How does Nature help people cope with sadness according to the speaker in "Thanatopsis"?

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According to the speaker in "Thanatopsis," nature can help us cope with death by showing us that everyone who has ever lived is now dead and buried, so our feelings of sadness about being separated from loved ones should disappear, and we should feel a sense of comfort knowing that we will join them someday.

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In "Thanatopsis" the speaker is addressing anyone who loves Nature, and he tells them to "Go forth under the open sky, and list / to Nature's teachings" (ll. 14-15) when they begin to feel the sad thoughts of death coming upon them.  By looking at all that Nature has to offer, there "Comes a still voice" (l. 17) that will show them what happens to a body after it dies.  First, Bryant is very logical and scientific about the dead--the Earth "shall claim / They growth, to be resolved to earth again...[and] shalt thou go / To mix forever with the elements" (ll. 22-26).  These lines are similar to the Biblical quote: "for you are dust and to dust you shall return (Genesis 3:19).  But Bryant goes beyond the simple explanation that one's physical body will return to Nature; he also explains that when a person dies:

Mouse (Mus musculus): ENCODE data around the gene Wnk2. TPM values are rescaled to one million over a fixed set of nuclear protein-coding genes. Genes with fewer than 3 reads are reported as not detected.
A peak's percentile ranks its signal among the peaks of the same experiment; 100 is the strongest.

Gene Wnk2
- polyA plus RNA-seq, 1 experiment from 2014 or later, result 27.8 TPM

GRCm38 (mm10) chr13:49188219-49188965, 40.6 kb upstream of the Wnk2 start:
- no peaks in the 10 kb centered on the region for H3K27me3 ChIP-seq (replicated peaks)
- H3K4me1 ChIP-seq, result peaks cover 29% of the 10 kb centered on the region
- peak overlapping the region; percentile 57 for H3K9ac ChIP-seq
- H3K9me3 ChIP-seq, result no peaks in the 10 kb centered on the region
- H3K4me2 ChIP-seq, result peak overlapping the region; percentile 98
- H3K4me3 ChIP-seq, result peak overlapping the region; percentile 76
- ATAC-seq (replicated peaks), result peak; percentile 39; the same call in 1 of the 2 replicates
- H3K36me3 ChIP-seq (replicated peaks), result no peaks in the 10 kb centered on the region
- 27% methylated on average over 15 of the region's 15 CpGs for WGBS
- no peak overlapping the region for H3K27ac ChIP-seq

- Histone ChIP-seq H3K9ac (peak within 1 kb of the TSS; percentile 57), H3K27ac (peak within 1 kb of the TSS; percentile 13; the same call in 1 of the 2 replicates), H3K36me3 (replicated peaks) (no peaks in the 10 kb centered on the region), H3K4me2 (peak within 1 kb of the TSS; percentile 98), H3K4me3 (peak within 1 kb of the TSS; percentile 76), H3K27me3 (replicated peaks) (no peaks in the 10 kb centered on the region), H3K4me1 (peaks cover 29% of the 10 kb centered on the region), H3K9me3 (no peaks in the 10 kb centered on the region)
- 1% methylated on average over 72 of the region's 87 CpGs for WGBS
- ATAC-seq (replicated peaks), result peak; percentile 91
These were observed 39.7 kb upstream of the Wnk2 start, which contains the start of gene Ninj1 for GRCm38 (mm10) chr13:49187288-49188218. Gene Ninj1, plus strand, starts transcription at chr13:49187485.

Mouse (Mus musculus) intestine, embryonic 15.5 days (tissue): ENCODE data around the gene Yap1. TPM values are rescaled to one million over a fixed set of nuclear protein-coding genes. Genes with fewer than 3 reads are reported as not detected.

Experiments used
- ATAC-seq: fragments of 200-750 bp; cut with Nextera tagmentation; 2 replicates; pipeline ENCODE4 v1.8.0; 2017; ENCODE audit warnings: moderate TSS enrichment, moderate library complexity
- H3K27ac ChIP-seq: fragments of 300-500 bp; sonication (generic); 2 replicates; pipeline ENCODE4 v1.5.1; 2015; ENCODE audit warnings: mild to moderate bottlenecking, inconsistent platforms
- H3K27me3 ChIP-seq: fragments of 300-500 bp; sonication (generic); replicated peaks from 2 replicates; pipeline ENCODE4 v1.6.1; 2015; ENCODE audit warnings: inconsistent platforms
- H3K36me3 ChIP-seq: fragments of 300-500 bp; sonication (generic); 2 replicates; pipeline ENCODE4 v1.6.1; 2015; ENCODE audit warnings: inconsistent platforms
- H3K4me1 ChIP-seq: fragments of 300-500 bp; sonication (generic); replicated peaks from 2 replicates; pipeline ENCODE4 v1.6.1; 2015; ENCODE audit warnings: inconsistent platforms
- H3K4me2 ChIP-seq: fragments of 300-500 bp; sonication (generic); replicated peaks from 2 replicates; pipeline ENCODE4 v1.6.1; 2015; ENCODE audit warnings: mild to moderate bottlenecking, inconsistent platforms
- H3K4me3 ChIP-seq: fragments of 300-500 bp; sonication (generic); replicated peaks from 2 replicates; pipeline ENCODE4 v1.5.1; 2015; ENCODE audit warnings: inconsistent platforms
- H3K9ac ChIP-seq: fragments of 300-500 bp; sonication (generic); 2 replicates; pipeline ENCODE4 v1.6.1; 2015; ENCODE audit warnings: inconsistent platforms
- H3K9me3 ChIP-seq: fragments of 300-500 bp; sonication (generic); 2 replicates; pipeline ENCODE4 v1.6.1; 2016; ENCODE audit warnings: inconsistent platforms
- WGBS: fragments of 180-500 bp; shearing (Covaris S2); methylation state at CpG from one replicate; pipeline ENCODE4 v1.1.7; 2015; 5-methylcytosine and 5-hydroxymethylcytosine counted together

Thou shalt lie down

With patriarchs of the infant world,--the kings,

The powerful of the earth,--the wise, the good,

Fair forms, and hoary seers of ages past (ll. 33-36)

So when one dies, he will join all the greatest people that history has known because the Earth is "one mighty sepulchre" (l. 37), or tomb, that holds everyone that has come before us.  These are the sentiments that the speaker offers to anyone who is thinking gloomily about death.

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